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Dr. Nathan Hudson discusses his new research on personality change
Originally Posted: December 8, 2021

A new paper appearing in the Journal of Research in Personality bolsters the argument that personality is more changeable than previously thought — even suggesting that personality can be changed when people aren’t necessarily committed to change.

I recently spoke with the lead author of this new research, Dr. Nathan Hudson of Southern Methodist University, to discuss these findings in more detail. Here is a summary of our conversation.

What inspired you to investigate the topic of personality change and what did you find?

Several decades of prior research has shown that personality can and does change. For example, when people commit to a new career, they tend to become more conscientious — thorough, hardworking, and responsible.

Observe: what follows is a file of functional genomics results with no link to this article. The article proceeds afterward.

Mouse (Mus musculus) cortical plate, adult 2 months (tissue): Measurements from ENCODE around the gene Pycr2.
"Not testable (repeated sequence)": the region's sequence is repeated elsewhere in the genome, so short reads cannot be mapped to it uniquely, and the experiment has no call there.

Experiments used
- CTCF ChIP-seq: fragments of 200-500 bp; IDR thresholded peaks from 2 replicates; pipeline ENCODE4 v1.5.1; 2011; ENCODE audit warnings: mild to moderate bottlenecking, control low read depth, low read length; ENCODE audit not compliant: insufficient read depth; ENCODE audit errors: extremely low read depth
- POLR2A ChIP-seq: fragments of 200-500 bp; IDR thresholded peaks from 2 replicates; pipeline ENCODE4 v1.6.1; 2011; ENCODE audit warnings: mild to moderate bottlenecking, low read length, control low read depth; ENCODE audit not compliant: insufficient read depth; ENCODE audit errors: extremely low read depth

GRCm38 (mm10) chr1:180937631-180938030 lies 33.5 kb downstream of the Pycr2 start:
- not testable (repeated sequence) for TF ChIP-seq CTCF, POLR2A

More recently, scientists have begun studying whether people can change their own personality traits volitionally. To that end, several prior studies have found that interventions can help people change their traits in desired ways. In other words, previous studies have found that “participant-directed” interventions (i.e., where a participant sets their own goal) can help change personality traits.

The present paper was designed to help understand which “active ingredients” are necessary for a successful trait-change intervention. In particular, I examined whether “researcher-directed” interventions can be effective in helping people change. In the present study, we found that simply asking people to perform conscientious behaviors, such as organizing their homes, starting assignments early, or being intentional about their daily schedule helped people become more conscientious across time. This was true irrespective of whether the participants personally chose to increase in conscientiousness, or whether they merely followed directions from the research team.

In contrast, our study found that interventions to help people reduce negative emotions and become more emotionally stable only worked if the participants voluntarily desired to work on the trait. Simply “going through the motions” of behaving in a more emotionally stable manner because a researcher asked the participants to do so was not effective in eliciting trait change. READ MORE